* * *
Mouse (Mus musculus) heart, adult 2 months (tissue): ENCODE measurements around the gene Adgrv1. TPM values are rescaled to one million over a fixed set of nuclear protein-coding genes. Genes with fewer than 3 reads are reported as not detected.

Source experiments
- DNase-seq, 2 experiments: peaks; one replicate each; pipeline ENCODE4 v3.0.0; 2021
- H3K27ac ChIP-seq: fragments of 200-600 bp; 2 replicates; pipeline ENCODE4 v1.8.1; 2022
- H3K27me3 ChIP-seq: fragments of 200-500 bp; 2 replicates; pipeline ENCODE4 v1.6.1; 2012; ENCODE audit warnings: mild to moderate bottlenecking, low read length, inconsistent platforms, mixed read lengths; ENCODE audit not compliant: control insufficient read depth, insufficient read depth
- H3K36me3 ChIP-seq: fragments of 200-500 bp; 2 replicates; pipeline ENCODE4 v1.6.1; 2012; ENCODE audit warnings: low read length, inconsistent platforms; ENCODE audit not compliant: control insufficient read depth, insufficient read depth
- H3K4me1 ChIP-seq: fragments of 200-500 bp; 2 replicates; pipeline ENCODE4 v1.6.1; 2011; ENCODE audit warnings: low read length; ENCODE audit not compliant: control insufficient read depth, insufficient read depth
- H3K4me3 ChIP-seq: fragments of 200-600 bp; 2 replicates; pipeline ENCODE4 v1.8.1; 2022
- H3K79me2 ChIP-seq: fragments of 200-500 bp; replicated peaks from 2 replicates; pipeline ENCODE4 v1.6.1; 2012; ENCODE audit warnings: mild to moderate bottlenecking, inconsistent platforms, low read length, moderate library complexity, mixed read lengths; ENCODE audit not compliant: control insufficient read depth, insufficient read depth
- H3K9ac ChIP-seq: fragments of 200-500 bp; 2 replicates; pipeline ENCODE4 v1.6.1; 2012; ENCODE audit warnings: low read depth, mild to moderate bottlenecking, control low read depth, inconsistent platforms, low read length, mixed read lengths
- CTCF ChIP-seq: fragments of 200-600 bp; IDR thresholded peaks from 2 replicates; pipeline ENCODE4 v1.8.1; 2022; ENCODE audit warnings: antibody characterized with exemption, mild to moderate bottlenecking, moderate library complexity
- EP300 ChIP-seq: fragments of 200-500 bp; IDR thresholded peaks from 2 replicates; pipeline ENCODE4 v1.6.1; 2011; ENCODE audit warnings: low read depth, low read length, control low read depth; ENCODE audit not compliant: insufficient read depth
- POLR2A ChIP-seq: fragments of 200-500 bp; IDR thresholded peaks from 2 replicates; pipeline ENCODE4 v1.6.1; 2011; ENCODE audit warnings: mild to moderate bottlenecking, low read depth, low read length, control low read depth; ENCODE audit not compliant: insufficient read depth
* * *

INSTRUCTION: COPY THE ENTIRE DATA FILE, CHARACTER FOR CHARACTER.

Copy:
Mouse (Mus musculus) heart, adult 2 months (tissue): ENCODE measurements around the gene Adgrv1. TPM values are rescaled to one million over a fixed set of nuclear protein-coding genes. Genes with fewer than 3 reads are reported as not detected.

Source experiments
- DNase-seq, 2 experiments: peaks; one replicate each; pipeline ENCODE4 v3.0.0; 2021
- H3K27ac ChIP-seq: fragments of 200-600 bp; 2 replicates; pipeline ENCODE4 v1.8.1; 2022
- H3K27me3 ChIP-seq: fragments of 200-500 bp; 2 replicates; pipeline ENCODE4 v1.6.1; 2012; ENCODE audit warnings: mild to moderate bottlenecking, low read length, inconsistent platforms, mixed read lengths; ENCODE audit not compliant: control insufficient read depth, insufficient read depth
- H3K36me3 ChIP-seq: fragments of 200-500 bp; 2 replicates; pipeline ENCODE4 v1.6.1; 2012; ENCODE audit warnings: low read length, inconsistent platforms; ENCODE audit not compliant: control insufficient read depth, insufficient read depth
- H3K4me1 ChIP-seq: fragments of 200-500 bp; 2 replicates; pipeline ENCODE4 v1.6.1; 2011; ENCODE audit warnings: low read length; ENCODE audit not compliant: control insufficient read depth, insufficient read depth
- H3K4me3 ChIP-seq: fragments of 200-600 bp; 2 replicates; pipeline ENCODE4 v1.8.1; 2022
- H3K79me2 ChIP-seq: fragments of 200-500 bp; replicated peaks from 2 replicates; pipeline ENCODE4 v1.6.1; 2012; ENCODE audit warnings: mild to moderate bottlenecking, inconsistent platforms, low read length, moderate library complexity, mixed read lengths; ENCODE audit not compliant: control insufficient read depth, insufficient read depth
- H3K9ac ChIP-seq: fragments of 200-500 bp; 2 replicates; pipeline ENCODE4 v1.6.1; 2012; ENCODE audit warnings: low read depth, mild to moderate bottlenecking, control low read depth, inconsistent platforms, low read length, mixed read lengths
- CTCF ChIP-seq: fragments of 200-600 bp; IDR thresholded peaks from 2 replicates; pipeline ENCODE4 v1.8.1; 2022; ENCODE audit warnings: antibody characterized with exemption, mild to moderate bottlenecking, moderate library complexity
- EP300 ChIP-seq: fragments of 200-500 bp; IDR thresholded peaks from 2 replicates; pipeline ENCODE4 v1.6.1; 2011; ENCODE audit warnings: low read depth, low read length, control low read depth; ENCODE audit not compliant: insufficient read depth
- POLR2A ChIP-seq: fragments of 200-500 bp; IDR thresholded peaks from 2 replicates; pipeline ENCODE4 v1.6.1; 2011; ENCODE audit warnings: mild to moderate bottlenecking, low read depth, low read length, control low read depth; ENCODE audit not compliant: insufficient read depth